To be honest, I currently prefer BFI Southbank to both the Royal Festival Hall and the National Theatre, but as the BFI is preparing for Flare, we have come down to the Royal Festival Hall’s Riverside Café instead.
Sean Rafferty is one of my favourite presenters on Radio 3, and tonight, his guests in a special foyer studio include BRIT awards nominated singer Laura Mvula, choral composer Eric Whitacre, and Pete Flood and Andy Mellon of folk supergroup Bellowhead. Why not help build a sound-portrait of BBC Radio 3 Live at Southbank Centre?
I would like to know more about those "Radio 3 Academy trainees"! According to the O.E.D. a trainee is "a person or an animal undergoing training: correlative to 'trainer'."
Examples cited are "The trainers first double up one of his fore legs, which they bind fast with a cord; this they pull, and thus compel the trainee to come down upon his bent knee" and "An early, light, and nutritive supper would greatly benefit the trainee." Is this Academy entirely kosher we wonder? Mr. H has been on the wireless; but I doubt he went through the Radio 3 Academy. Perhaps though he can source an on-line copy of the B.B.C. Handbook for us?
I see too that the failed Radio 3 is now calling for the submission of original new compositions in mp3 form "lasting no more than 30 seconds." Should we be grateful that the limit is not 15 seconds? Seriously though I do think the first duty of the Academy in this day and age should be to lengthen the attention span of their tyro announcers from 30 seconds to two hours and beyond.
"A topic that comes up at every classical music debate is the need to engage audiences in a world where our attention is constantly being diverted. It’s something that we also think about in radio.
At Radio 3, being a public service broadcaster, audience figures are only one measure of success. The other is the breadth and range of what we do and, more importantly, how we do it. But the debate about audiences and the increasing demands on their time is something we can’t afford to ignore as we plan our programming and special seasons. How can we best serve our audiences, existing and potential, in a noisy, distracting world?
This week we’re trying a new way of connecting with people. For the next fortnight Radio 3’s every studio broadcast is coming from a pop-up studio in the Southbank Centre. We want to interact with our listeners and give them the chance to meet our presenters and the teams who help make each programme. Audiences always love behind-the-scenes glimpses, and it will be fascinating to get their views in person, and also to introduce new listeners to the station. In our increasingly time-poor world, I hope that our very visible presence will provide a chance for us to engage people’s attention in a way that demonstrates all that we do; from live music through to arts discussion and debate. I’m looking forward to being there regularly myself, and to the Q&A sessions we’ll hold. It is an exciting moment for us to be at the Southbank Centre – not only does it help reinforce the message about the station’s unique commitment to live music – with live performances every day - but this is also the week when the refurbished Royal Festival Hall organ is being unveiled as part of Pull Out All the Stops festival.
Whatever your take on music for the organ (“Not enough organ music”, says one listener, “please, not more organ music”, writes another) we are certainly pulling out all the stops to celebrate this important moment in the UK’s classical music life. The puns will flow - it’s a swell season, a good way to pedal (sic) the station, etc, but despite the linguistic danger, it will be a thrill to hear the organ in the festival hall again, and to bring the Southbank Centre’s publicly funded work to a much larger audience alongside the atmosphere of the wider festival.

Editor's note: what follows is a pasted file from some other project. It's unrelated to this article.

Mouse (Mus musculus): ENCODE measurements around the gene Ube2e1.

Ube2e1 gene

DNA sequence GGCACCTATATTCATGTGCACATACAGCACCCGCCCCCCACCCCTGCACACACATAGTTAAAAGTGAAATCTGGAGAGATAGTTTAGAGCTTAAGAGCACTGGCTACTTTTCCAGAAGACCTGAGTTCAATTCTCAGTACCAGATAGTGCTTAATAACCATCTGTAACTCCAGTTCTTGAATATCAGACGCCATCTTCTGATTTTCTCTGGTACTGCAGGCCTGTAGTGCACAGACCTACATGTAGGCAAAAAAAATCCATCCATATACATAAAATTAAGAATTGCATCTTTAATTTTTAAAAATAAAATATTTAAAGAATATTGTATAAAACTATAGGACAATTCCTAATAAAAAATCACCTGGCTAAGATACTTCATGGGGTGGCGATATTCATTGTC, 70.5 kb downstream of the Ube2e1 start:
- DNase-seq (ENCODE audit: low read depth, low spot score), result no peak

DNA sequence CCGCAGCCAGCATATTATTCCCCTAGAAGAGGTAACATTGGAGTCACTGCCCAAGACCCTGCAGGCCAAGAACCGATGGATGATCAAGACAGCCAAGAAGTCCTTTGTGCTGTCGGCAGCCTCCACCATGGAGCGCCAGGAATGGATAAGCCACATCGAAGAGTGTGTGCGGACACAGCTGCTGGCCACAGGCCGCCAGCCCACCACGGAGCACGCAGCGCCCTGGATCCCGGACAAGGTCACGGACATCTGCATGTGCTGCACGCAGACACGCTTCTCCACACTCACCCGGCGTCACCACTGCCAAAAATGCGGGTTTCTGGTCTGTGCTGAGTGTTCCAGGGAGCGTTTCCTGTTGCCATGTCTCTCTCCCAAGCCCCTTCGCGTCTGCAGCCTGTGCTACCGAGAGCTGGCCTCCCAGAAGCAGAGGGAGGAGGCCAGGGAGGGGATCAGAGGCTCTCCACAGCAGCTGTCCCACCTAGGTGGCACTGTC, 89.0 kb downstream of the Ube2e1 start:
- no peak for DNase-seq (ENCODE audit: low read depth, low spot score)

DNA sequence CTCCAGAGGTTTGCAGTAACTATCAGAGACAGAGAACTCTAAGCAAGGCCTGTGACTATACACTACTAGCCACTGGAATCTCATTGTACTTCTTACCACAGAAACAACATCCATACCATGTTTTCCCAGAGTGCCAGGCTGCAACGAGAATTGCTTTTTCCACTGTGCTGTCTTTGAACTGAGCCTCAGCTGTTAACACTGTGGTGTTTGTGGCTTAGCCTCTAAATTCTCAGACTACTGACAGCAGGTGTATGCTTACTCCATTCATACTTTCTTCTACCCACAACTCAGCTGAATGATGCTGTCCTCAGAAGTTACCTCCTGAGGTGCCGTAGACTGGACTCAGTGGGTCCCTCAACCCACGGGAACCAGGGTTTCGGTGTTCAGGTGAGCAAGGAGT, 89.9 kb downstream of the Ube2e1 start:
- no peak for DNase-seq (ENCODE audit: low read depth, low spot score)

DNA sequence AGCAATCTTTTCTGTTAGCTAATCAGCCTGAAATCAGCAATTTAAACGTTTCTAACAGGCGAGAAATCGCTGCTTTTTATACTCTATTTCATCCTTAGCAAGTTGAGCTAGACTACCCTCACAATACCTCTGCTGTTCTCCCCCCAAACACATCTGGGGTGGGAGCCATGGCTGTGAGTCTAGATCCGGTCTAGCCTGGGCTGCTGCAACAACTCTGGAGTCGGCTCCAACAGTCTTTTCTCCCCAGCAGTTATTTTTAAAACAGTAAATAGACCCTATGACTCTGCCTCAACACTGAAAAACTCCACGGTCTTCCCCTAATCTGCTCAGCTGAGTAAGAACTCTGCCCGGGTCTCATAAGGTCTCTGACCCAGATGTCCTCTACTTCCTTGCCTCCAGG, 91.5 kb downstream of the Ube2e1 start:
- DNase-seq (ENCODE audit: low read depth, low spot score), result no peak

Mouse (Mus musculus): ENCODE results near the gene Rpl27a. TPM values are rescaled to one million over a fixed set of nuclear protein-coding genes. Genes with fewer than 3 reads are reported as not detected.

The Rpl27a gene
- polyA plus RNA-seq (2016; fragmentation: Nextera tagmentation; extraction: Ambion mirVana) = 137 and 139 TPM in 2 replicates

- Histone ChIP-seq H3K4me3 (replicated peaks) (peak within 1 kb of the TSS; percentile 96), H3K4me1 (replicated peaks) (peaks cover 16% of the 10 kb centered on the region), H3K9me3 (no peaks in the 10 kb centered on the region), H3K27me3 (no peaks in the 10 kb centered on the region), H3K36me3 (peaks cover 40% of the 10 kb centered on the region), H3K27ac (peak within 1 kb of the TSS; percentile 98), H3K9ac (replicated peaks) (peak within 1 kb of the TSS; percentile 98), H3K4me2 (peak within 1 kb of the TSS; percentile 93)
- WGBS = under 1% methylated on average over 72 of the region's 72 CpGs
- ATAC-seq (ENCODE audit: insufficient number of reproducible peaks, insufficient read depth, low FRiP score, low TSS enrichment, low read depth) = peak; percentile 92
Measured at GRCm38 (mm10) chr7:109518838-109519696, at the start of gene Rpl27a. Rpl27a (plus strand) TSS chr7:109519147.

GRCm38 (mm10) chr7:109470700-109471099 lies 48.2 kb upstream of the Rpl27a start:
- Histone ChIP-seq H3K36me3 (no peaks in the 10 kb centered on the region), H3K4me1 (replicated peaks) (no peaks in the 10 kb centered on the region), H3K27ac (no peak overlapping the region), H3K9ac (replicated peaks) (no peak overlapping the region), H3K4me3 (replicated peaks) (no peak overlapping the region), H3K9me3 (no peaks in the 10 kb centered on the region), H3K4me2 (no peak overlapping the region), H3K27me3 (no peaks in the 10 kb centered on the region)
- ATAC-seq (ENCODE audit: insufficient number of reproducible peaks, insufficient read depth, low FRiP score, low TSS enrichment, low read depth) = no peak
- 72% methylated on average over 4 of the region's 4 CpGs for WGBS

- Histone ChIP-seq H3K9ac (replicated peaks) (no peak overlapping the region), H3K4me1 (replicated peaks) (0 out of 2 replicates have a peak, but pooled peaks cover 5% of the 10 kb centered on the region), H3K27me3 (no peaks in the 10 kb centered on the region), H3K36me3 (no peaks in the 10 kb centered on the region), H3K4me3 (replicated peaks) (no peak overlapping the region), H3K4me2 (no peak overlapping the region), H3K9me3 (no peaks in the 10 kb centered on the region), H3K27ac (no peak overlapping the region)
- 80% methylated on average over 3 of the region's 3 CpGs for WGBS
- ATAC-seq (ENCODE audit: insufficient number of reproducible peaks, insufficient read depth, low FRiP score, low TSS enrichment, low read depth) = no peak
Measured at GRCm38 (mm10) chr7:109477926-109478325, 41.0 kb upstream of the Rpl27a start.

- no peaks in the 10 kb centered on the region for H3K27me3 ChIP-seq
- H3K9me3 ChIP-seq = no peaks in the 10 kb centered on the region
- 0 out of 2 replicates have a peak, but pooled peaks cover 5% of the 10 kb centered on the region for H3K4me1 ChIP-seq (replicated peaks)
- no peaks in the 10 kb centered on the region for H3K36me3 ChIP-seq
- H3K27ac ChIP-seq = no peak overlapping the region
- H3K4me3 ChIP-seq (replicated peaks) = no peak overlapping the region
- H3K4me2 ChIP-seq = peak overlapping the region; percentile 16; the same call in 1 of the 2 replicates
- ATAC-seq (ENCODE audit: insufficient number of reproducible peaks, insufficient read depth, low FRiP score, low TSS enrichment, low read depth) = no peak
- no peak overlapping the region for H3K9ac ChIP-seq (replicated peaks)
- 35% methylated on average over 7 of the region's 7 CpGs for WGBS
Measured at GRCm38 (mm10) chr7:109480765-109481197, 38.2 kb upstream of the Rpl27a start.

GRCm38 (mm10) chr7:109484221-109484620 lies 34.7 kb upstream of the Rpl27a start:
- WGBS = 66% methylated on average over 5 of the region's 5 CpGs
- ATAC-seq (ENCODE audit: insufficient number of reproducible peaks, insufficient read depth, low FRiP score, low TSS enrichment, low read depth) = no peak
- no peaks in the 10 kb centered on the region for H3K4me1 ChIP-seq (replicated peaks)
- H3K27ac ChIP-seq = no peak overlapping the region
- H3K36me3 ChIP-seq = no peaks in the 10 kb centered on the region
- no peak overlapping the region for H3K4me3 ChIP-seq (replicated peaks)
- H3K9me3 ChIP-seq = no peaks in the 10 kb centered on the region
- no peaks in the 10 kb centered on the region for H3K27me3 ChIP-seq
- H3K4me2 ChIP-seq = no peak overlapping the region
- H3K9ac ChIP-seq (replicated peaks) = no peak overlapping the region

Long days and evenings lie ahead, but we are ready to “console” ourselves with the excitement of this unique residency. It is the audience who pays for what we do and so our mission to explain, with unique residencies like this, is vital as well as fun."
Of course, Roger would dispute your contention that Radio 3 has failed, Sydney. The Third failed, in the sense that it was replaced by Radio 3, although I am not sure that it has really captured the general public's imagination?
Last Edit: Mar 21, 2014 10:15:57 GMT -5 by Deleted
Mr. H has been on the wireless; but I doubt he went through the Radio 3 Academy. Perhaps though he can source an on-line copy of the B.B.C. Handbook for us?
If you mean me, I have not; I have been on the radio (BBC Radio 3 and elsewhere) but never on the "wireless", as I am not as old as some people might think me to be! Indeed I did not go "through the Radio 3 Academy" and am also unable to oblige with an online copy of the BBC Handbook, I'm afraid; sorry.
According to Ivan Hewett, the audience interaction and the breezy chat of the morning strands in particular drive many people to a frenzy.
... Who might be up to one or other job? Gillian Moore, now head of classical music at the Southbank Centre, and Meurig Bowen, director of the Cheltenham Festival, are two obvious names. Svend Brown, director of Glasgow Unesco City of Music and the East Neuk Festival, would make an interesting wild card. Whoever takes on Radio 3 will have the extra challenge of budget cuts, on top of the political issues. Roger Wright must be glad he’s heading off to the peace of the Suffolk countryside."
Gillian Moore would be good, although I doubt that she would want the hassle of BBC Radio 3! I should perhaps report that kleines c has not been approached to wield massive budget cuts, so the Friends of Radio 3 can sigh in relief!